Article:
People with a strong education can understand painting, sculpture, and architecture—not concepts, but systems. But not everybody can see or understand these systems. That's why my 'excuse paintings' can help coordinate a point of view of my paintings.

For the monumental canvas in the main room of the third floor, I had naively asked you to come up with something as a background for that space. When you requested a canvas, I had no idea how beautiful the work would turn out. Can you talk a little bit about the production process of that huge canvas?

We received the big canvas roll from you guys in January or February. When it arrived at the studio, I screamed at my assistant, asking what it was; I couldn't remember why it had been sent to us. I asked Etsuko [Nakajima] from Perrotin, who reminded me that I had promised you I would make a wall painting. There was a lot of work to do, because I wanted 50 percent of the exhibition to be new work. February to May is a very short time. I didn't think I could do it, but I had to.

I had a small meeting with my team, and they suggested we dye the fabric with a chemical. First we thought we'd buy the chemical off Amazon or something, but then we realised we had to physically buy it from Kyoto. So we went back and forth on the Hikari super express; then I realised we hadn't discussed production costs. I thought, 'This is a huge amount of money, but I cannot say no, right?' We had to buy tonnes of this chemical. Then we started the dying process, doing the work outside. The rainy season started in Japan, and every day there was rain and the dye disappeared. I thought, 'Oh my god, this is a nightmare!' So then we brought it inside and dried it.

The whole process started to look like a slapstick comedy. After a lot of money and time, we finally made a very honest painting. It looks like complete chaos.

Exhibition view: MURAKAMI vs MURAKAMI, Tai Kwun Contemporary, Hong Kong (1 June–1 September 2019). © Takashi Murakami/Kaikai Kiki Co., Ltd. All Rights Reserved. Courtesy Tai Kwun Contemporary. Photo: Kitmin Lee.

I think it's an amazing piece, and I think it represents what Tai Kwun Contemporary should do—to give artists the possibility to do things that they cannot do in commercial galleries, and I think that piece is a perfect example. I mean, the galleries probably weren't happy because it took you a lot of time, during which you could've produced commercial works.

Thinking about process, I think it's very generous that you have included your drawings in this show, which show the production process. You can see how you edit everything. I remember my first visit to your studio, which is very clean and organised—not like what you described in relation to your father. I witnessed you sitting there and editing, looking at every flower and checking whether it was right or not. You can see how you went through different stages in the development of the canvas; it has a certain history.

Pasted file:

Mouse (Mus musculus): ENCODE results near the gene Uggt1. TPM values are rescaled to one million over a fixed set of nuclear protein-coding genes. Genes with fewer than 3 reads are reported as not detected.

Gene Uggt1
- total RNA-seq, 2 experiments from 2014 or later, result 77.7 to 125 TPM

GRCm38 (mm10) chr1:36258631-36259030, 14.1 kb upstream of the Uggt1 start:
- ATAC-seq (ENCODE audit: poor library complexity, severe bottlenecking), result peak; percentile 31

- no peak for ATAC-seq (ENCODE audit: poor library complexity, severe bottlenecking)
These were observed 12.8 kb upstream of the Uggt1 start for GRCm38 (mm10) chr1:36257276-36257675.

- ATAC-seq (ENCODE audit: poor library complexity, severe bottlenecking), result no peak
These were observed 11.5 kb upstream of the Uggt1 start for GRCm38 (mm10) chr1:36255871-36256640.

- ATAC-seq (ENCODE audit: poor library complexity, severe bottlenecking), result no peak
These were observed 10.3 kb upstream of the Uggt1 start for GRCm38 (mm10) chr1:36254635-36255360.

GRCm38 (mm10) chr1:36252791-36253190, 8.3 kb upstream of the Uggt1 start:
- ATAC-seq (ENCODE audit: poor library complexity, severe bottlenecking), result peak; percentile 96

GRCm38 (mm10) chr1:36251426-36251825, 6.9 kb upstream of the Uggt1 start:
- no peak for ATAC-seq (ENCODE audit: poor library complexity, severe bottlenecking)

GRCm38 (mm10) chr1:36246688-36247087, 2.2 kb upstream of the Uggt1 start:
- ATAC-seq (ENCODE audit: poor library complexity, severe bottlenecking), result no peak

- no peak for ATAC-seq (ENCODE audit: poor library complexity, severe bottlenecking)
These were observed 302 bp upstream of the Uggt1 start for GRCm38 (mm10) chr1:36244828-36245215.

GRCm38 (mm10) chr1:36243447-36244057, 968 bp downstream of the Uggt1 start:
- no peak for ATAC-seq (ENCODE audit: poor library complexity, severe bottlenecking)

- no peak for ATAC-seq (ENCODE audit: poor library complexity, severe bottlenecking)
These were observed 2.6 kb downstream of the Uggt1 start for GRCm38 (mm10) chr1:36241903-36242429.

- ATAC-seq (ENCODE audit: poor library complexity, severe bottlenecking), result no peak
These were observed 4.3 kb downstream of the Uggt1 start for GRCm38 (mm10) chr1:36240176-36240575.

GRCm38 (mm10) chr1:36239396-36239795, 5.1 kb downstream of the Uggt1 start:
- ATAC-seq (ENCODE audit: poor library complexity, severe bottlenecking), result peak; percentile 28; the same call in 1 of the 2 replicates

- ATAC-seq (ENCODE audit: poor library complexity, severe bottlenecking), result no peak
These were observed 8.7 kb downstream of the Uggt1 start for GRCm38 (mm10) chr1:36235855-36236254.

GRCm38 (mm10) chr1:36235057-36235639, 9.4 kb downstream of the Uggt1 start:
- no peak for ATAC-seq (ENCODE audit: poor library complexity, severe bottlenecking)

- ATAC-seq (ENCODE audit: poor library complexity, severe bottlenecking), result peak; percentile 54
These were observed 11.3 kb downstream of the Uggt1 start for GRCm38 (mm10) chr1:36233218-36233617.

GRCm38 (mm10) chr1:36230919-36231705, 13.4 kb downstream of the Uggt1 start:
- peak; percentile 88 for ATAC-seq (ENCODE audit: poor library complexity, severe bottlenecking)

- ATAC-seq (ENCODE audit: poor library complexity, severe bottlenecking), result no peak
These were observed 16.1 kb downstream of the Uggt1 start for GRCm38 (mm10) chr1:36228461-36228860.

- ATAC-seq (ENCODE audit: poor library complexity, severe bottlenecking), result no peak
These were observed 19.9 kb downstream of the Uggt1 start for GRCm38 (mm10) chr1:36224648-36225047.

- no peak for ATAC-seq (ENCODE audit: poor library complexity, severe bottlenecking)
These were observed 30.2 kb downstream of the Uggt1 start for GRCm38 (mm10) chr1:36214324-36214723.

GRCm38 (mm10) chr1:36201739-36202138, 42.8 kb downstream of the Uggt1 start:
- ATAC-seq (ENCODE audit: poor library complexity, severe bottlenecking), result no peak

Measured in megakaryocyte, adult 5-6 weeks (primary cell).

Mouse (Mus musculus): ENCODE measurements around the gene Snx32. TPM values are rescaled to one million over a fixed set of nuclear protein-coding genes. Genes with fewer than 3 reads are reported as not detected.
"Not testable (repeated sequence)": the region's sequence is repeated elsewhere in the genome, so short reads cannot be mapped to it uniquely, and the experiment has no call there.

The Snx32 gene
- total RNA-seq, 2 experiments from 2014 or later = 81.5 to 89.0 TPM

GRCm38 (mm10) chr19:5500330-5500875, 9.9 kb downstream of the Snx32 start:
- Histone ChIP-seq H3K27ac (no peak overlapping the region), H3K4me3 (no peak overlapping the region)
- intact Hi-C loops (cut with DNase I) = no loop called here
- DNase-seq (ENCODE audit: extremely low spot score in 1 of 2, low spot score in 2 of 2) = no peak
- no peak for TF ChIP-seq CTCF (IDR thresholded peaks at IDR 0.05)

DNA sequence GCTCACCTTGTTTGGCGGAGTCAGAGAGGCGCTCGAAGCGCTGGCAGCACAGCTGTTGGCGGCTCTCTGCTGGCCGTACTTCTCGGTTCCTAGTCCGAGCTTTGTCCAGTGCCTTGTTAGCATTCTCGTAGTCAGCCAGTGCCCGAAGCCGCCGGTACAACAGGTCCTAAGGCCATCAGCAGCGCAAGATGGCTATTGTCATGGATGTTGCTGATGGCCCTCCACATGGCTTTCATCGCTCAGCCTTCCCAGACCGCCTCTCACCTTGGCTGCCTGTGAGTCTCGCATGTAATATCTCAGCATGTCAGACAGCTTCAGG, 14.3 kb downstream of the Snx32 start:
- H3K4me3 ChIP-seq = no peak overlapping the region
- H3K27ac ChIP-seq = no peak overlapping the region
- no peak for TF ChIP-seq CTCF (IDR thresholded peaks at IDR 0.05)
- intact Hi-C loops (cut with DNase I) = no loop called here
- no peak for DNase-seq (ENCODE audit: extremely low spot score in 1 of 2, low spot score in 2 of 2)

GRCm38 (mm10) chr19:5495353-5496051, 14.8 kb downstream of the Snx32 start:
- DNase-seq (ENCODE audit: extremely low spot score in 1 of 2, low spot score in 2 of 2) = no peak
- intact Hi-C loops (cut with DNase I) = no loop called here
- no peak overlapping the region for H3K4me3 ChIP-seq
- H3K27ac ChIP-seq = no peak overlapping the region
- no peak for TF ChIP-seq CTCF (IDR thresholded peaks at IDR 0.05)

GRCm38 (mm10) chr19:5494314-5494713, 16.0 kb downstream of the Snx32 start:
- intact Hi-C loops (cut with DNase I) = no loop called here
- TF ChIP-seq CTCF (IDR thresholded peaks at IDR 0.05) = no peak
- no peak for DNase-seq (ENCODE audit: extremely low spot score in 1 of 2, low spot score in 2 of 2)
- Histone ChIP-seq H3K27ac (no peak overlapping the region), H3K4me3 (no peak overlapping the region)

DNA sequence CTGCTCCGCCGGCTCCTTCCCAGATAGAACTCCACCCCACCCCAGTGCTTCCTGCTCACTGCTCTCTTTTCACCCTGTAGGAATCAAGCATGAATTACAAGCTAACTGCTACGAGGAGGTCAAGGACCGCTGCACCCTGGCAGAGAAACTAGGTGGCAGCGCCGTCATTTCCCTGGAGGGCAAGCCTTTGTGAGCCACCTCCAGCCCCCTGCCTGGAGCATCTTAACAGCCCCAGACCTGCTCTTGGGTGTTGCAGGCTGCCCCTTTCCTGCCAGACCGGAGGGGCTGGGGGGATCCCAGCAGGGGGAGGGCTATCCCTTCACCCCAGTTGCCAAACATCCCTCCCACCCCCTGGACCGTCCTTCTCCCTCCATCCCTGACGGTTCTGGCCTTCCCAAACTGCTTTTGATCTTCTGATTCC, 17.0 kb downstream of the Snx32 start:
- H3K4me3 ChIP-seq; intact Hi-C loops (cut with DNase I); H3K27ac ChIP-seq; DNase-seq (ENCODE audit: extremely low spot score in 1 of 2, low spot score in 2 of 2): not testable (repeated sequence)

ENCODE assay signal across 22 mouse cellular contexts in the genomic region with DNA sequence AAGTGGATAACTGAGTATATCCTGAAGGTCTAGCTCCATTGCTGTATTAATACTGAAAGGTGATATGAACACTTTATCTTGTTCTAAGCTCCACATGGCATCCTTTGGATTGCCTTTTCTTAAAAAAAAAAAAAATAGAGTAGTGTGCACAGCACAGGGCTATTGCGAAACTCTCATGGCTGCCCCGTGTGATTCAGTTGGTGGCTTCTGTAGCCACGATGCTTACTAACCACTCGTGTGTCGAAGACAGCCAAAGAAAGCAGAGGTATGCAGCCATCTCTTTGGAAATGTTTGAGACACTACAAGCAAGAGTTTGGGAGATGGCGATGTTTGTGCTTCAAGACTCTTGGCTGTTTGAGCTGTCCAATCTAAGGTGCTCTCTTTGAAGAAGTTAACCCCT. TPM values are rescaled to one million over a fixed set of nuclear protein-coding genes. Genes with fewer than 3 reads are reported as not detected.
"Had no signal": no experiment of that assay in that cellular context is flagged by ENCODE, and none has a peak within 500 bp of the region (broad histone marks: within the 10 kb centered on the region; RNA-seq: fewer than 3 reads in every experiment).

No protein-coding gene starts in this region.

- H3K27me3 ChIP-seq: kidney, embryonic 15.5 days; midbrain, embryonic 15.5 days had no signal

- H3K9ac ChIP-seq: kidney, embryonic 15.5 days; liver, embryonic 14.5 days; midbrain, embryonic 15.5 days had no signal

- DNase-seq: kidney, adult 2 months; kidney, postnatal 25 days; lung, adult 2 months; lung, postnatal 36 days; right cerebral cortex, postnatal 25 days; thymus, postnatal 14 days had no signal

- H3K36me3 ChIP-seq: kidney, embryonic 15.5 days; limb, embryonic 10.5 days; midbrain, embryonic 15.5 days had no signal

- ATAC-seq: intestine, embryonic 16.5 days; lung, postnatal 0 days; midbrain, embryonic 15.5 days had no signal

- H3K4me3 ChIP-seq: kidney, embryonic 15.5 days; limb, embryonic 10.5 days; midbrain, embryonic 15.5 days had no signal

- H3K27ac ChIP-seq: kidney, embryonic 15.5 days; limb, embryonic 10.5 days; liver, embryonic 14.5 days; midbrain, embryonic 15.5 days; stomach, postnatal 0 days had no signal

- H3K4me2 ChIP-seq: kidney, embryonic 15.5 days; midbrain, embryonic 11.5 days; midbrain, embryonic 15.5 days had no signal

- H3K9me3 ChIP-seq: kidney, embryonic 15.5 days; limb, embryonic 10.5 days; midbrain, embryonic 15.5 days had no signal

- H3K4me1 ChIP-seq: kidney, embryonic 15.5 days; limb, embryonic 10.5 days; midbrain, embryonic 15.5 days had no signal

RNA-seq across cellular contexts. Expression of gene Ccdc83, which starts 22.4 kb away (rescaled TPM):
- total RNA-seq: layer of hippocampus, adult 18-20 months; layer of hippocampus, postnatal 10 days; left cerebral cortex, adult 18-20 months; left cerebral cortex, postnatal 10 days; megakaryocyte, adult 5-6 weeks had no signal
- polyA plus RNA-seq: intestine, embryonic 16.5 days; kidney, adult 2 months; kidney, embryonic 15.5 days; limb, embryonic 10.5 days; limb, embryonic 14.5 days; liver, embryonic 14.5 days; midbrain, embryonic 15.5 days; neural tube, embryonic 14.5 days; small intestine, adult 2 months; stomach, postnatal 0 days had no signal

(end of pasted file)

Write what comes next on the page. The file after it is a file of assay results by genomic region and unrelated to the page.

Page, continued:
My last question is about the costumes. For every event, you create new costumes, and the main costume for this event was made out of the canvas we were just talking about. The 'excuse paintings' were also made out of that canvas. We asked you if we could show these costumes in the exhibition, and we made the vitrines, but then you decided to make the 3D-printed mannequins yourself, and each one is in a different posture. Can you discuss why these costumes are so important for you? They are very elaborate—almost like paintings.

My first idea was to make mannequins moulded after myself, but the production cost was a fortune, so I gave up on that. Then I remembered that 20 years ago I was in communication with a mannequin company called Yamato. That company is still going well. I requested a quote and they gave me a production cost that was more reasonable but still very expensive. Each mannequin is an imitation of myself. My concept was to edit myself, rather than simply present the costumes. This reflects the title of the exhibition, MURAKAMI vs MURAKAMI.

Exhibition view: MURAKAMI vs MURAKAMI, Tai Kwun Contemporary, Hong Kong (1 June–1 September 2019). © Takashi Murakami/Kaikai Kiki Co., Ltd. All Rights Reserved. Courtesy Tai Kwun Contemporary. Photo: Guillaume Ziccarelli.

You said that it was very generous to show my drawings. After I die, perhaps I will show my production costs and how I run my company. People can laugh and understand how chaotic it is. The late president of Louis Vuitton, Yves Carcelle, and I had a very big battle over four years, and finally we fixed the contract and celebrated with one another. I told him, 'Hey Yves, this is our art piece. Our Louis Vuitton project is not a painting or a product. This contract is the concept of the design, so maybe we should show it in a museum in the future.'

The artists of our generation are not standalone; creating requires teamwork. That's why the contract should be shown in a museum. All of the background information about money and contracts could be helpful for people in the future.—[O]